As with their 2017 debut, The Lucid Furs’ second full-length is driven by a quirky brand of psychedelic blues rock. But while This Ain’t No Mating Dance put those elements towards a driving 70s style ala Thin Lizzy or Budgie, No God? No Problem makes the most of the Detroit group’s blues influences. The album isn’t necessarily soft, but tempos generally operate on the slower side, and the band isn’t afraid to scale back as the material demands. Even the more upbeat tracks like “Take a Joke” and “Kill the Righteous” have a noticeably somber overcast.
A loose band dynamic works well with the style at hand, but the musicians’ chemistry is what truly elevates the album above more basic fare. The guitar and bass aren’t exactly in your face, but the tones have an electric earthiness while the former’s leads sitting right at that sweet spot between off the cuff and tightly composed. The playful, sultry vocals are also sure to draw attention, and the drums occasionally lapse into jazzy swings with plenty of cowbell on standby.
This looseness is further reflected in the songwriting. There seems to be a sci-fi undercurrent at work as “Take a Joke” mixes trippy effects into its speedy riff work, “Wait” plays like an acoustic space rock number, and “Dissolve” and “Leave This Planet” spruce up their slow blues jams with a recurring extraterrestrial lyrical theme. “Smoke ‘Em If You Got ‘Em” is probably my favorite track of the lot thanks to its wistful verse groove counteracting a more explosive chorus.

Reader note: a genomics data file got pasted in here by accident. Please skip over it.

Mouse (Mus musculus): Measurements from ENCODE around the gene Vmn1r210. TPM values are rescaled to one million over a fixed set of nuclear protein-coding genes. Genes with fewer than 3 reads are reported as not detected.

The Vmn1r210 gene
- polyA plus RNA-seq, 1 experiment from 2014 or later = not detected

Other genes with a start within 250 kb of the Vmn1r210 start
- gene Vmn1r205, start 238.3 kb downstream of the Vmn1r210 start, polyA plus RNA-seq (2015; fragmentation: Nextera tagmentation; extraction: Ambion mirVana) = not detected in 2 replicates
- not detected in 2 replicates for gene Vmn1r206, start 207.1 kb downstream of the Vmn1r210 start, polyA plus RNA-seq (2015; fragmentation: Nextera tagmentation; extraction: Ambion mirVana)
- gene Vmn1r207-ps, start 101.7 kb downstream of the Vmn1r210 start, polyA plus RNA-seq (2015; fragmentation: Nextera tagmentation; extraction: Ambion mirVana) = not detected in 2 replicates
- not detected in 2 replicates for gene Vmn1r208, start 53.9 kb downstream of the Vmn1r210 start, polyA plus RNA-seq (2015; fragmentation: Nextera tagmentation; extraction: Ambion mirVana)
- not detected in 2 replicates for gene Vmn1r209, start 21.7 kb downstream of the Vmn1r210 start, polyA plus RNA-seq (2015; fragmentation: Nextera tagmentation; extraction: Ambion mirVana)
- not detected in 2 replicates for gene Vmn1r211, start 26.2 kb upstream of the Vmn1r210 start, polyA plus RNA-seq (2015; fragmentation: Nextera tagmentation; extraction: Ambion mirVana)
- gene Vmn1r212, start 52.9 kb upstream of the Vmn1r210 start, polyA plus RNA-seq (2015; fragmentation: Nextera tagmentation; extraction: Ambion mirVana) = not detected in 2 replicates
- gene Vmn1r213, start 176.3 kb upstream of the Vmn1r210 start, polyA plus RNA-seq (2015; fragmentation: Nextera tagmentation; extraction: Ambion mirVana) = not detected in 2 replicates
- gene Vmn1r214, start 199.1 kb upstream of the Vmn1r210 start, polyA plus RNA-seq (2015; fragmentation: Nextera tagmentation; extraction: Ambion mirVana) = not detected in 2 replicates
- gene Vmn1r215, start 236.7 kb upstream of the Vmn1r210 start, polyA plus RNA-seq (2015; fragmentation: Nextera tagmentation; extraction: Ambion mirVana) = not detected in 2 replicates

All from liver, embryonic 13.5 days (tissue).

Overall, No God? No Problem makes for an effective foil to The Lucid Furs’ debut album. While both efforts can be basically summed up as meat and potatoes blues rock, each takes the style in a different direction that utilizes different aspects of that influence. I also find myself comparing this particular album to The Riven’s similarly styled debut, but a looser execution helps set it apart. I can imagine The Lucid Furs getting even more out there on future efforts, but this is an enjoyable development.
“Smoke ‘Em If You Got ‘Em”
“Leave this Planet”